ASTC Dimensions - September 3, 2008
In June 2008, TakingITGlobal Executive Director Jennifer Corriero gave the keynote address at the 5th Science Centre World Congress. The following article is an adaptaion of the address, which appears in the Association of Science-Technology Centers newsletter.
Building the Future: Science Centers and the Net Generation
If young people were actively engaged in all aspects of society and thought of themselves as community leaders, problem solvers and mentors, how would the world change? Science centers can be part of the answer.
By reaching out to the net generation, sometimes known as N-Geners, science centers may not only expand their audience and influence, but also initiate action on global issues. The net generation is influential in part because of its sheer numbers. Half of the world's population is under 25. In developing countries, youth make up 70 percent of each nation's population on average. This generation is also very connected. They are excited by technology, and many use cell phones or the Internet daily. N-Geners are diverse and increasingly exposed to global culture. Most are familiar with food, music, and sports teams from other countries. These young people as a whole are mobile. Because the Internet gives them quick access to information, they demand a greater level of participation in decision-making. Finally, the net generation is aware and concerned about social responsibility and the environment.
In TakinglTGlobal (TIG), the organization I cofounded in 2000, we use technology to strengthen youth leadership capacity, foster cross-cultural understanding and dialogue, and increase awareness and involvement in global issues. Our web site (www.takingitglobal.org) has more than 200,000 members in 200 countries. The site connects youth to peers, educators, and nongovernmental organization. It provides them with support and information, and inspires them to use the Internet to enact real change in their communities and the world.
TIG's work has led to online and on-the-ground programs that address social issues including climate change, HIV/AlDS. the digital divide, and the United Nations Millennium Development Goals (www.un.org/millenniumgoals). TIG works on projects including Youth Voices, which invites young artists to respond to global warming and cultural conflict; Creating Local Connections West Africa, which provides leadership and entrepreneurship training to youth; and Global Youth Coalition on HIV/AIDS, which empowers young people to address AIDS in their communities.
Casting the net
Like TIG, science centers can connect to the net generation, providing information, inspiring action, and encouraging young people to develop to their fullest potential. Through the Internet, science centers can reach beyond their walls, partnering with community organizations, schools, and other science centers nearby and around the world.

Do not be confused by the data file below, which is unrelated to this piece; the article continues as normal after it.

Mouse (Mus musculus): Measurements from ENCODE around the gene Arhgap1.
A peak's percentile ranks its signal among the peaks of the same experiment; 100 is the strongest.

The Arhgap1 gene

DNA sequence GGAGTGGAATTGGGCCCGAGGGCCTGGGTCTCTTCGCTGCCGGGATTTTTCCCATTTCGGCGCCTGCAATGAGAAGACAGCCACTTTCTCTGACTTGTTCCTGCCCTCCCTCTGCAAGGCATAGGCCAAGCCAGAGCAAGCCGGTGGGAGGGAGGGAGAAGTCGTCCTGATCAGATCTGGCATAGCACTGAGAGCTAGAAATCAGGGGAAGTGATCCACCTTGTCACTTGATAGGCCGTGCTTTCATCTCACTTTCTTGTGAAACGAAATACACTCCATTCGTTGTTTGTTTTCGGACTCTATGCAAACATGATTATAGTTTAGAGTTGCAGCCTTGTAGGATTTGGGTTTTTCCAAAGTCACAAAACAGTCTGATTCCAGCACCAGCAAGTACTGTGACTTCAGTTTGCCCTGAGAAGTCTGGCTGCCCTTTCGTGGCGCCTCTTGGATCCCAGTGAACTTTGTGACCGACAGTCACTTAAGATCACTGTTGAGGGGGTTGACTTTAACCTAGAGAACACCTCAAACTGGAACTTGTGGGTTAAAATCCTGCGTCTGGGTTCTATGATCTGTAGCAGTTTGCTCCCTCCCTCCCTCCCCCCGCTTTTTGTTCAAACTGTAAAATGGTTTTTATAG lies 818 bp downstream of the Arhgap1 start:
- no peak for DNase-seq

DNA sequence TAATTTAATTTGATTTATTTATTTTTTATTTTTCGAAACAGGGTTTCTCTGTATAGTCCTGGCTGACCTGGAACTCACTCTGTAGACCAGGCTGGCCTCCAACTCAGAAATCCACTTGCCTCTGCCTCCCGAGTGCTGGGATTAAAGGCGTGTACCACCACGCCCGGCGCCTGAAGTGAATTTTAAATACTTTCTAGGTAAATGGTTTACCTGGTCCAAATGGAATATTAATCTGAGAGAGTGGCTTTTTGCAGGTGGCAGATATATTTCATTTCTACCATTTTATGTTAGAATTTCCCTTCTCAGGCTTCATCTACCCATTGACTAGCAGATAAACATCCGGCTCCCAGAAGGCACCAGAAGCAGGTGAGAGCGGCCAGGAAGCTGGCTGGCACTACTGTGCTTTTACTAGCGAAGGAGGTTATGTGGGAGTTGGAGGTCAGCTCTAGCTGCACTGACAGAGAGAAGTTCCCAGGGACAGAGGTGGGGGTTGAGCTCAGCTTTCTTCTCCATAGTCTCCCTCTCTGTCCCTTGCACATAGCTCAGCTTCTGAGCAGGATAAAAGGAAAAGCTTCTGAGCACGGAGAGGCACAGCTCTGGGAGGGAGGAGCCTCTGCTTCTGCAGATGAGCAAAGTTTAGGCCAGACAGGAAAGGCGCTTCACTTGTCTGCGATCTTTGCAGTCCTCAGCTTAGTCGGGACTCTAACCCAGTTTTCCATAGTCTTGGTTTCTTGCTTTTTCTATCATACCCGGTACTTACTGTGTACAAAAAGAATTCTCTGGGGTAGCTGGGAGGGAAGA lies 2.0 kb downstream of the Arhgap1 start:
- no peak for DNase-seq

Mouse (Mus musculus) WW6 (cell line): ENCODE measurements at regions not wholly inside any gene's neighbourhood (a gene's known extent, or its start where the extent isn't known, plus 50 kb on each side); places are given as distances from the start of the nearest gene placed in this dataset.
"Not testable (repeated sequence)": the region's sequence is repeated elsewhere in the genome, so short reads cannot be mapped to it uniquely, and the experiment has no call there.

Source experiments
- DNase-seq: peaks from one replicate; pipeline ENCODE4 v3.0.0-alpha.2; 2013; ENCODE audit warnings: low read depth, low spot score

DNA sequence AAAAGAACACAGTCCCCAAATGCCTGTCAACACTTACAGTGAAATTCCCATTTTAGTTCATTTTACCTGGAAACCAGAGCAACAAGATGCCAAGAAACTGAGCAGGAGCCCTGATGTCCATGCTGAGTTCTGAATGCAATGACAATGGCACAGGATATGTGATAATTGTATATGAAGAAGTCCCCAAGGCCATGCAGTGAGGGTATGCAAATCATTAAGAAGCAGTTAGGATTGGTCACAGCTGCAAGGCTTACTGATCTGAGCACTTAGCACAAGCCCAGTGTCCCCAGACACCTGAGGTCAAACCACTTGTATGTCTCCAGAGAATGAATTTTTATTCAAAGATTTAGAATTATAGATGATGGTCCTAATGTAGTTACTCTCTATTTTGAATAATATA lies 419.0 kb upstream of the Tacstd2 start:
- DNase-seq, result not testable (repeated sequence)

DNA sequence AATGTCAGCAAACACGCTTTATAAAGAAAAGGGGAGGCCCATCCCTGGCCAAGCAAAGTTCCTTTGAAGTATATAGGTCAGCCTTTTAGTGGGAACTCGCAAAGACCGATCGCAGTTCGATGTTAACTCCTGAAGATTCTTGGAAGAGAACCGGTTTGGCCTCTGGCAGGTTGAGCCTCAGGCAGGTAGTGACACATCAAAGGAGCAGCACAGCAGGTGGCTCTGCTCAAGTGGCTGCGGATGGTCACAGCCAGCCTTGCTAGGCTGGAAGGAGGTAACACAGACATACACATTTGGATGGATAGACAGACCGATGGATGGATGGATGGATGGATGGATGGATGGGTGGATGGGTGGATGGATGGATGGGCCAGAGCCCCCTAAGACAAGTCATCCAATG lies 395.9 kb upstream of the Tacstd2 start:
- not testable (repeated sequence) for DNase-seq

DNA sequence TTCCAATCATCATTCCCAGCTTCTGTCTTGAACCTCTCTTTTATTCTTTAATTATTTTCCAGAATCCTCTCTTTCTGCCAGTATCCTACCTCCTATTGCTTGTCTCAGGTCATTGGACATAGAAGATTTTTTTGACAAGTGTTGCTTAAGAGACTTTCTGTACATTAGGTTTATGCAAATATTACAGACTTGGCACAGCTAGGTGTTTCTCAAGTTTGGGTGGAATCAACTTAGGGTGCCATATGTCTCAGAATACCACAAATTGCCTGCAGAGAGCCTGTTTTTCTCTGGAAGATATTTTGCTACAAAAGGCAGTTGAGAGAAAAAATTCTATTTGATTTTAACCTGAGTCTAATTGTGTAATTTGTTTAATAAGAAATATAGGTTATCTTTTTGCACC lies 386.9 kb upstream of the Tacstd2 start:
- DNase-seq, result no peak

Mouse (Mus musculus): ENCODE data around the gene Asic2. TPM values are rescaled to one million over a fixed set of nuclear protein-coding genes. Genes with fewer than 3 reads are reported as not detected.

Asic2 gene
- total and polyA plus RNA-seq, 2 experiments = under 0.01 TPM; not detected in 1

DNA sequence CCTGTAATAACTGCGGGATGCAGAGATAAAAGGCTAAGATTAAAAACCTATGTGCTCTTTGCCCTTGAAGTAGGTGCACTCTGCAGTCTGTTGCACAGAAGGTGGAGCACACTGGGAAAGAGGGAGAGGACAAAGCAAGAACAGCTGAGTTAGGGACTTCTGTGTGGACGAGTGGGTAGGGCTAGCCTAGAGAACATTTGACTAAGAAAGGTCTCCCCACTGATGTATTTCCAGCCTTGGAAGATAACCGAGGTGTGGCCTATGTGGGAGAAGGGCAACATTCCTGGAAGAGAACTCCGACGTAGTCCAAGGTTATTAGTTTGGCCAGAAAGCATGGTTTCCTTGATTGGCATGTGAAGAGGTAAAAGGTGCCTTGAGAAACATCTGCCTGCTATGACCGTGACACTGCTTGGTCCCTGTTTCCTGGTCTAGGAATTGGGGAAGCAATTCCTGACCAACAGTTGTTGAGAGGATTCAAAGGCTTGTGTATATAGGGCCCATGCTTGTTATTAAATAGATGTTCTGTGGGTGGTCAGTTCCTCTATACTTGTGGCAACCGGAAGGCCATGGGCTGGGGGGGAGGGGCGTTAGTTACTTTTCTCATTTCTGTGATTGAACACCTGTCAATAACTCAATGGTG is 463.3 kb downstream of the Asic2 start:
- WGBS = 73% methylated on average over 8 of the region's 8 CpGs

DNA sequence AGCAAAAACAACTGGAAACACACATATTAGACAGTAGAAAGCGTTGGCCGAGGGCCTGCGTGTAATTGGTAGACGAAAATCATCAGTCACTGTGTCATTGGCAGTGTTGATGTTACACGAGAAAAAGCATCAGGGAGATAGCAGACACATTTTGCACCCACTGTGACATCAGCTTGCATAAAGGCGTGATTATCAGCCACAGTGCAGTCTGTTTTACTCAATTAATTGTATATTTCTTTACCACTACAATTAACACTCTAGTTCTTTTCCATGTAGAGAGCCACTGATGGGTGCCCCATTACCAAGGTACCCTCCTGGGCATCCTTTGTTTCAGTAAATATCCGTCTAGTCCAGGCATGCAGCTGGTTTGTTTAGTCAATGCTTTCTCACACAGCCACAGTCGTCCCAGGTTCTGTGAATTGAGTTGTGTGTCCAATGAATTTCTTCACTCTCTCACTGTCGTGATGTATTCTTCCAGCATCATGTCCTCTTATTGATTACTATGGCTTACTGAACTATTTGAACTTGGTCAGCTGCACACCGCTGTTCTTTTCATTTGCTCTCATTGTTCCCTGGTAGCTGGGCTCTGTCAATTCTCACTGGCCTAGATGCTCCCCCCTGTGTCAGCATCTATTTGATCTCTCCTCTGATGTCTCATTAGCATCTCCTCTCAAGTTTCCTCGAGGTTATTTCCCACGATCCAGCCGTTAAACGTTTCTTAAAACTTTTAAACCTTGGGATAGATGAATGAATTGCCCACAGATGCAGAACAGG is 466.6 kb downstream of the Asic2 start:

Science centers can also work to alter their thinking about power structures. The Internet has shifted power dynamics away from the traditional hierarchical structure; leadership is now based on collaborative networks. In the past, young people were seen as passive students, employees, citizens, and consumers. Now, N-Geners expect that as students, they will fill roles as mentors and facilitators; as employees, they will provide creativity and entrepreneurial spirit; as citizens, they will be community leaders and active volunteers; and as consumers, they will design content and interactive experiences. Taking this one step further means that today's young people can be global leaders, problem solvers, innovators, and information society leaders.
Youth today already have a meaningful impact on their communities. They share their ideas at conferences and public forums. They organize petitions and peaceful protests. They are volunteers and fund-raisers for charities. By encouraging grassroots programs, science centers can give young people leadership roles and the opportunity to contribute even more actively.
In addition, science centers can foster experiential projects that capture young people's attention. As learners, today's youth are multitaskers who thrive on active, discovery-based learning. Young people express themselves through visual, dramatic and musical arts. They produce their own media through newsletters, web sites, and radio stations. In addition, they arc entrepreneurs, creating businesses and jobs.
Finally, science centers can engage youth in engaging youth. Centers can connect to peer-to-peer global networks and promote cross-cultural understanding. N-Geners view their community in a global context and are ready to engage with peers around the world as never before. Through social networks like Facebook and MySpace, they are moving beyond the clique model, which focuses on conformity, rules, and exclusion, into a social network model, which is flexible, porous, and inclusive.
Young people arc influential, they arc active, and they have access to unprecedented information and resources via the Internet. As children and youth become more involved in technology, the role of science centers as platforms for learning and problem solving becomes even more important.
One of the greatest challenges is ensuring that resources reach young people in all parts of the globe, not just in the big cities. This can be achieved by designing inviting and interactive spaces, both online and in-person, where people can cocreate learning experiences to improve communities. Science centers can